What elements are eliminated during the dehydration of an alcohol? What products do you expect from the dehydration of ethanol?
Predict the products of each reaction.
Show the mechanism and predict the organic product of each reaction.
A Grignard reagent can be used to generate a carboxylic acid. Show the mechanism for the first step in this reaction using CH3CH2MgBr as the Grignard reagent. What is the geometry about the carbon of the –CH2 of the intermediate species formed in this first step?
Draw a molecular orbital picture showing the bonding in an amide. What orbital is used for the lone pair of electrons on nitrogen?
What is the product of the reaction of
Develop a synthetic scheme to generate
All the functional groups described in this chapter are found in the organic molecules that are constantly synthesized and destroyed by every living organism on Earth. A detailed understanding of the reactions that occur in living organisms is the goal of biochemistry, which deals with a wide variety of organic structures and reactions. The most abundant substances found in living systems belong to four major classes: proteins, carbohydrates, lipids, and nucleic acids. Here we briefly describe the structure and some functions of these biological molecules.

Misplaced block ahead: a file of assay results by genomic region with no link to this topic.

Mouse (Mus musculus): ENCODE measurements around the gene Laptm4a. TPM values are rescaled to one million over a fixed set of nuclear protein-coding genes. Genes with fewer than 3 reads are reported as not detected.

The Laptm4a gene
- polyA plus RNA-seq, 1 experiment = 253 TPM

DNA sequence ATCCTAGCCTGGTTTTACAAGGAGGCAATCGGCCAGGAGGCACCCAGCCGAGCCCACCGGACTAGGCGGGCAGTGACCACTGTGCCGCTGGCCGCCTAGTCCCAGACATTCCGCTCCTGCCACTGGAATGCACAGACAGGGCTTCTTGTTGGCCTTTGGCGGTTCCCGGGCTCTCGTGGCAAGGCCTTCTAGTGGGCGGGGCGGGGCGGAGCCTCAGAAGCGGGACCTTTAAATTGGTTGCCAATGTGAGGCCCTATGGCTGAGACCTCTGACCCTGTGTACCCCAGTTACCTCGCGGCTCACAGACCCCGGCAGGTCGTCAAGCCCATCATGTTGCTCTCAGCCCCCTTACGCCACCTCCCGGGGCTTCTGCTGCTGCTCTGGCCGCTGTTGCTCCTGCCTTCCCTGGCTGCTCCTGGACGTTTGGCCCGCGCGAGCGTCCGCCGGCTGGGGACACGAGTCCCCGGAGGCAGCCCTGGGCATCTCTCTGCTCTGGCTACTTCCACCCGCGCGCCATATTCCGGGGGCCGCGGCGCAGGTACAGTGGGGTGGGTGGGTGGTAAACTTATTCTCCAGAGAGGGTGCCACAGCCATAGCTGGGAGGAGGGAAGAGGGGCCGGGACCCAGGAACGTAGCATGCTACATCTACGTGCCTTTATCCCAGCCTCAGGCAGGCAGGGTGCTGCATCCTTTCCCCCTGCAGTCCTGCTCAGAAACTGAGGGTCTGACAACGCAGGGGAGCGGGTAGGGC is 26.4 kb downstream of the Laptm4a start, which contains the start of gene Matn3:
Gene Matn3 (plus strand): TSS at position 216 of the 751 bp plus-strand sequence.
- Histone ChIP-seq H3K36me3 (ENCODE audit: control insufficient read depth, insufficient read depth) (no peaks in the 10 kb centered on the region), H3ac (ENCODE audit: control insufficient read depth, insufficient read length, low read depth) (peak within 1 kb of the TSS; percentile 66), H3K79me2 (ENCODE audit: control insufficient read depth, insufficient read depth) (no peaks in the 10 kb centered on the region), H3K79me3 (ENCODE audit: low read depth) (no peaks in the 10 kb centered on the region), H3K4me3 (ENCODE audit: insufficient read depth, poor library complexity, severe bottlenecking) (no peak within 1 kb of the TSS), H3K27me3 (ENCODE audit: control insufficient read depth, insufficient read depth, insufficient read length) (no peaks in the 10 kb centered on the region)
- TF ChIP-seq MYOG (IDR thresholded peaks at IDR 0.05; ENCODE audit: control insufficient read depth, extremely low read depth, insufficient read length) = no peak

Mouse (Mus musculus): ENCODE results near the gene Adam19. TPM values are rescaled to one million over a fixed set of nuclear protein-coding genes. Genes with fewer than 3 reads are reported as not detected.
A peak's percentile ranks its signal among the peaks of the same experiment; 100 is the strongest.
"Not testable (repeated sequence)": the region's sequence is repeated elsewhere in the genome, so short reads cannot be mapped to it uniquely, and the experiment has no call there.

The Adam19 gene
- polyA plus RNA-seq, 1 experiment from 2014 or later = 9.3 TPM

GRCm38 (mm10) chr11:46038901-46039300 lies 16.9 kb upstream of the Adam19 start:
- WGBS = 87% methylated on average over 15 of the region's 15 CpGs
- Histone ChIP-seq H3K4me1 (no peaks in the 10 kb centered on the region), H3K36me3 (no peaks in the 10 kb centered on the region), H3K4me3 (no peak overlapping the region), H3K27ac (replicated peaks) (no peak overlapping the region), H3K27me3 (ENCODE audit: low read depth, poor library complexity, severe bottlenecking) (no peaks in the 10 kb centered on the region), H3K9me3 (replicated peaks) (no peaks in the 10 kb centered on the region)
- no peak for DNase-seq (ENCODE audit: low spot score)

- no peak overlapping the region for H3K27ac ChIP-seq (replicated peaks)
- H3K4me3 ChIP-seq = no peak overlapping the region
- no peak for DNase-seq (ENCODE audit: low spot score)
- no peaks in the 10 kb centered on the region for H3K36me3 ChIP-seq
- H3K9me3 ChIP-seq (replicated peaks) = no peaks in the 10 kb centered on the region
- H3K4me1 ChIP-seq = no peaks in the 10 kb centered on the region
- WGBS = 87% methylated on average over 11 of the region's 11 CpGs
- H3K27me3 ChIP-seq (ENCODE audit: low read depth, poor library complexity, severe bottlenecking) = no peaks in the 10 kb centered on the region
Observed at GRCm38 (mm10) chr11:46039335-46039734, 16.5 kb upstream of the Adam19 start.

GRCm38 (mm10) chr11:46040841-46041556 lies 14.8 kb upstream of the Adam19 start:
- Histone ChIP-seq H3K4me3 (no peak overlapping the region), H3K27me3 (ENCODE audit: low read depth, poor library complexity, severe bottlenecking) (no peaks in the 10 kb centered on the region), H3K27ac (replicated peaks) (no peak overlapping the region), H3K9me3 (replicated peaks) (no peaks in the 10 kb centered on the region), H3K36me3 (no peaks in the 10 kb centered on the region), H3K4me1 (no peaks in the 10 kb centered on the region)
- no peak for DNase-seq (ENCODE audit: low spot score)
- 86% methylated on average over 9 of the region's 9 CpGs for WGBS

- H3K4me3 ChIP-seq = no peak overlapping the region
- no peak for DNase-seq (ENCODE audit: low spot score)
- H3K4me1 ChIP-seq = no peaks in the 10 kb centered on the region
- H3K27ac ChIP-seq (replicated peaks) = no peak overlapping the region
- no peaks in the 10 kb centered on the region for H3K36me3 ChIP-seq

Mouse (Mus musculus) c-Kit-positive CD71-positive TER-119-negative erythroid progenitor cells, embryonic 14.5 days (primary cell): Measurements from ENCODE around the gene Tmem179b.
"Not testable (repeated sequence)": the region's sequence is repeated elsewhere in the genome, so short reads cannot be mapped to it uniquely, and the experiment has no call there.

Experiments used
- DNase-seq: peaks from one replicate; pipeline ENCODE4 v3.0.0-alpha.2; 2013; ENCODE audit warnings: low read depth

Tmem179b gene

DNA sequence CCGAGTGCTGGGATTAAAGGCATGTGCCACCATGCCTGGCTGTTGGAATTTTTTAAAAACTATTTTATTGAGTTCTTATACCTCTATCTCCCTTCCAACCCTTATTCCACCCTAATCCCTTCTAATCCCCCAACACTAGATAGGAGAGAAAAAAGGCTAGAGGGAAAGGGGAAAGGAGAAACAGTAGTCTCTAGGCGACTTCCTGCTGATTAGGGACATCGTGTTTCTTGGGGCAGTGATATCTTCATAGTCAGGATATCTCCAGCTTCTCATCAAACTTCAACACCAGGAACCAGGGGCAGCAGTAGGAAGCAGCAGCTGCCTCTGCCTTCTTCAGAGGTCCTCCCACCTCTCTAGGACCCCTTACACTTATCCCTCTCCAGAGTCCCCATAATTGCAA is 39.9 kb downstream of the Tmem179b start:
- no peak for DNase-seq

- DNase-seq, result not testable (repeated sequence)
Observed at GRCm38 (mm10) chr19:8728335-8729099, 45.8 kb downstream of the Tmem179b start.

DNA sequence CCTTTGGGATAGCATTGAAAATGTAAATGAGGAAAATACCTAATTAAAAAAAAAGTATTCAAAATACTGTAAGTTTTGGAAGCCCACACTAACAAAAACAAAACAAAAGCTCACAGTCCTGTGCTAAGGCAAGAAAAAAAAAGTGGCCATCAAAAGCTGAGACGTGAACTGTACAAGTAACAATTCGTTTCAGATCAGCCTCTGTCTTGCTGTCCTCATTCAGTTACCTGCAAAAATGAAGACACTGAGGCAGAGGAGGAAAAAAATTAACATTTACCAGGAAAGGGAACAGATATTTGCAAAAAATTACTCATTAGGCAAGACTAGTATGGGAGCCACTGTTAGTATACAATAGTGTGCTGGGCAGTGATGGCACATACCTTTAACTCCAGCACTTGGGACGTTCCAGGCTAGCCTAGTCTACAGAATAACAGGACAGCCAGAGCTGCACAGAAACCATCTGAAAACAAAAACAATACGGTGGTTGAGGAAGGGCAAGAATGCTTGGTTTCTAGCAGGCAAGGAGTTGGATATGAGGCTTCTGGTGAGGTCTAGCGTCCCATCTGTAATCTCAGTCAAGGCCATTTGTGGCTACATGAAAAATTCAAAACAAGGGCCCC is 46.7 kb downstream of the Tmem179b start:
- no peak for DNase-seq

In Chapter 12 "Solids", Section 12.8 "Polymeric Solids", we described proteinsA biological polymer with more than 50 amino acid residues linked together by amide bonds. as biologically active polymers formed from amino acids linked together by amide bonds. In addition to an amine group and a carboxylic acid group, each amino acid contains a characteristic R group (Figure 5.16 "The Structures of 10 Amino Acids"). In the simplest amino acid, glycine, the R group is hydrogen (–H), but in other naturally occurring amino acids, the R group may be an alkyl group or a substituted alkyl group, a carboxylic group, or an aryl group. The nature of the R group determines the particular chemical properties of each amino acid. In Figure 5.16 "The Structures of 10 Amino Acids", all the amino acids found in proteins except glycine are chiral compounds, which suggests that their interactions with other chiral compounds are selective. Some proteins, called enzymes, catalyze biological reactions, whereas many others have structural, contractile, or signaling functions. Because we have described proteins previously, we will not discuss them further.